In a sign of the increasing level of sophistication of Mexico’s drug cartels, two men admitted in court this week that they attempted to purchase military-grade weaponry -- including surface-to-air missiles -- on behalf of the Sinaloa Cartel.
According to a press release from the U.S. Attorney's Office for the District of Arizona, two Mexican citizens have pleaded guilty (while a third was found guilty) of taking part in a scheme to trade drugs and cash for military-grade weapons. The men were arrested in February 2010 as part of an undercover operation by the Drug Enforcement Administration (DEA) and the Bureau of Alcohol, Tobacco, Firearms and Explosives (ATF).
The case dates back to late 2009, when one of the men, a suspected weapons broker named David Diaz-Sosa, approached an undercover ATF agent about purchasing weapons for the Sinaloa Cartel. As down payments, Diaz-Sosa and the other two suspects gave the agent nearly five pounds of crystal meth and $139,000 in cash. On the day that the arms were to be transferred, the group brought ten more pounds of meth to seal the deal.
As a copy of their indictment reveals, the men were after a laundry list of weaponry, the sophistication of which is alarming. Among the weapons they sought were an M47 anti-tank weapon, two AT-4 anti-tank missiles, shoulder-fired light anti-tank rocket, a variety of grenade launchers, two M-60 machine guns and three cases of hand grenades. Perhaps the most formidable weapon on their list, however, was an FIM-92 Stinger, a surface-to-air missile similar to those used by the Taliban in their campaign against the Soviets in the 1980s.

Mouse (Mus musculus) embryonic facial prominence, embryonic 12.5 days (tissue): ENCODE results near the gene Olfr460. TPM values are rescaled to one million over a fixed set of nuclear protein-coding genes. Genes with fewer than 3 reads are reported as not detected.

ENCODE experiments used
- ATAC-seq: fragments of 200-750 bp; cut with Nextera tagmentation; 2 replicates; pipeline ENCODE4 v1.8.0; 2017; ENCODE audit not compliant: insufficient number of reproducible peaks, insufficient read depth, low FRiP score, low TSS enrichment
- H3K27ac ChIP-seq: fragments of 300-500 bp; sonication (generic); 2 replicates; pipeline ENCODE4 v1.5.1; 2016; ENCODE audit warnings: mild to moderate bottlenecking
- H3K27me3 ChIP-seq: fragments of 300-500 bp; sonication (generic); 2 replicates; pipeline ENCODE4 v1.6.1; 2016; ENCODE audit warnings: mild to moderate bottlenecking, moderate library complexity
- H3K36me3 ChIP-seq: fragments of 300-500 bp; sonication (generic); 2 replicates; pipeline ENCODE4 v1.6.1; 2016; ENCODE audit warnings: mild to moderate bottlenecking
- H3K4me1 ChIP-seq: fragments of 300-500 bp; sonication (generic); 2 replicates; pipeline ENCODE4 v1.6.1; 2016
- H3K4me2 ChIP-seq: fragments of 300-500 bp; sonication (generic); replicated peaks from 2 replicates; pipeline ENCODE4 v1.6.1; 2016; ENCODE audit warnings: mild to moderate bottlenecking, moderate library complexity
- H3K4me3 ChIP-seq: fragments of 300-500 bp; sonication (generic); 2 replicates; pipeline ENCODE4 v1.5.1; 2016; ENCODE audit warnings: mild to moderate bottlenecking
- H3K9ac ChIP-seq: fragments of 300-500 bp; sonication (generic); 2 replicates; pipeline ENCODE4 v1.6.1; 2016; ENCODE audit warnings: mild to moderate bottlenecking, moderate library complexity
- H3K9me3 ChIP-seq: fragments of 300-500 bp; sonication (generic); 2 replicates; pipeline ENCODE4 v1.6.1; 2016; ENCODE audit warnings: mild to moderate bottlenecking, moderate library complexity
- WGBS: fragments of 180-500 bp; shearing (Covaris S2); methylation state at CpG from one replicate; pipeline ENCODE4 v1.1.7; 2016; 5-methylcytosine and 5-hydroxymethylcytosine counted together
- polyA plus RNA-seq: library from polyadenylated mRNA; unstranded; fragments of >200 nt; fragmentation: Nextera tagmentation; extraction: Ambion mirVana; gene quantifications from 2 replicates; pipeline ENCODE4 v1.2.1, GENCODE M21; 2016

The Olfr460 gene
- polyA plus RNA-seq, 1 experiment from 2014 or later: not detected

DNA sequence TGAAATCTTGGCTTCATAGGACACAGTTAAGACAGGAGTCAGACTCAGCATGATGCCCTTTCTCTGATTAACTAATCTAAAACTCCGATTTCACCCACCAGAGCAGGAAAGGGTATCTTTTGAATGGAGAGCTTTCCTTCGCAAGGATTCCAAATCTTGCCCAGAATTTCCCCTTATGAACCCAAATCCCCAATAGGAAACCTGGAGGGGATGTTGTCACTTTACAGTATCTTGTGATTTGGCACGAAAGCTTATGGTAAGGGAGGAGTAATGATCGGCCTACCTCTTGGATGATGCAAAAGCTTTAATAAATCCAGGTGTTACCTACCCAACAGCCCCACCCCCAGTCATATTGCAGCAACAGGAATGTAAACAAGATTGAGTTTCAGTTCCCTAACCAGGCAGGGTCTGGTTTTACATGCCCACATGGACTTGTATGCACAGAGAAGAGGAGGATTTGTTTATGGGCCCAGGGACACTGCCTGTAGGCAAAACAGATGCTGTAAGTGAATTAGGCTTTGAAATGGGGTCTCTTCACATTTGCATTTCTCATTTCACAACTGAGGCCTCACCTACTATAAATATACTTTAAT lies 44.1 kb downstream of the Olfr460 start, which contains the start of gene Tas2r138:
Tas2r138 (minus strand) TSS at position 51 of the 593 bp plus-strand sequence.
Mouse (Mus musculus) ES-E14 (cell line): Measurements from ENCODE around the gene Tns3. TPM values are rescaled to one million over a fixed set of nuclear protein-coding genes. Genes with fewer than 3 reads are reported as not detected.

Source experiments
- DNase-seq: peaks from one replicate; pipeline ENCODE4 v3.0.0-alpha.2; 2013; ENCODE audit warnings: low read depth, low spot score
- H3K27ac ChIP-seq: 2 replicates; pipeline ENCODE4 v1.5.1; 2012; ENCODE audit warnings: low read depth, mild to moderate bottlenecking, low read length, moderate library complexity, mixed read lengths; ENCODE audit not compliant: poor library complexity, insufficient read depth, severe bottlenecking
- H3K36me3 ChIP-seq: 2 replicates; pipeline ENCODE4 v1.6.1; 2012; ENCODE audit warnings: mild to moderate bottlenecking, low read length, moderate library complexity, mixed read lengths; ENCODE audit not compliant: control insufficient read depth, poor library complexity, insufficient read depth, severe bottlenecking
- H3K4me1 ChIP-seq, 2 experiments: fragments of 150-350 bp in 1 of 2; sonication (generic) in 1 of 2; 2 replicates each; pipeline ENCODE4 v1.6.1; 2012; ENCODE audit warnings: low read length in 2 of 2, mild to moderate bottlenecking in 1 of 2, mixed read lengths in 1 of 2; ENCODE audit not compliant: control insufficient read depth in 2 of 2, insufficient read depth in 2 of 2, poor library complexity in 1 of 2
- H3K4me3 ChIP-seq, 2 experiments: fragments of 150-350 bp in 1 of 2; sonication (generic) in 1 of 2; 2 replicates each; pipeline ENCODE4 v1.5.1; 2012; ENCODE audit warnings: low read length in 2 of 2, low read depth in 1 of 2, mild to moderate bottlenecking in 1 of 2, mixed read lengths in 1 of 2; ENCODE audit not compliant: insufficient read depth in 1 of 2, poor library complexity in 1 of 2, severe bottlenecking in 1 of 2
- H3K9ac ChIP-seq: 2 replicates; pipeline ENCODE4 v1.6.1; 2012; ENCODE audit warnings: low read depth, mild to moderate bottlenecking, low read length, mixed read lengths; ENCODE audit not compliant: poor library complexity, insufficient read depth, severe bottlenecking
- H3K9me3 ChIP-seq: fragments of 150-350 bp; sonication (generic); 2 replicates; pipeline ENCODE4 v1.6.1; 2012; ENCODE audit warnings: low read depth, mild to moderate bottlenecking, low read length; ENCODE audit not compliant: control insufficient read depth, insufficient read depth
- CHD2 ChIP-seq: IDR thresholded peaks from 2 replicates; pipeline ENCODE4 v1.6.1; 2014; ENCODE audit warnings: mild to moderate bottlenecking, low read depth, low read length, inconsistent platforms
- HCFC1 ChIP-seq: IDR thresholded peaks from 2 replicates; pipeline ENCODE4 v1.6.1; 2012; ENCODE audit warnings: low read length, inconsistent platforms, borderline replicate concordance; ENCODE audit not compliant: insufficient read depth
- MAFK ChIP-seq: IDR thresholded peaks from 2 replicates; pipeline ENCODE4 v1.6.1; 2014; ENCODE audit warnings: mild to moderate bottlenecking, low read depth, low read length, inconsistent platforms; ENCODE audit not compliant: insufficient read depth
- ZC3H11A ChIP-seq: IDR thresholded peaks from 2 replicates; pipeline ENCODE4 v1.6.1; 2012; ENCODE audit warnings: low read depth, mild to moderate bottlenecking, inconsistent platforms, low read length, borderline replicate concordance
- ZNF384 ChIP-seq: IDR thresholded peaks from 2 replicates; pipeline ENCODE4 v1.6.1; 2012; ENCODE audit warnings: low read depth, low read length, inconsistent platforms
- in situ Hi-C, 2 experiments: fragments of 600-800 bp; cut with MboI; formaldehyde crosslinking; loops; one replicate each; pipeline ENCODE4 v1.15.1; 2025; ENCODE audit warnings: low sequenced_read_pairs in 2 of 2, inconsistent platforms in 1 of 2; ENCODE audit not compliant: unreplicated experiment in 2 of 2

This choice is highly significant. The timing of the attempted purchase coincides with the period when the U.S. began to employ Predator B drone flights over Mexican territory. These unmanned drones generally fly at an altitude of 5,000 meters, which is within the range of surface-to-air Stinger missiles.
Ultimately, the fact that the Sinaloa Cartel is seeking military weaponry may reveal a change in its strategic operations. Traditionally the group has been the largest and most secure of Mexico's criminal syndicates, and usually limits armed confrontations to shootouts with other cartels.
Anti-tank and anti-aircraft missiles have very little application to this kind of strategy. Rather, this arsenal seems to indicate that Sinaloans are gearing up for a conflict with the Mexican government, or even with the U.S., which does not bode well for the future of anti-narcotics operations in the country.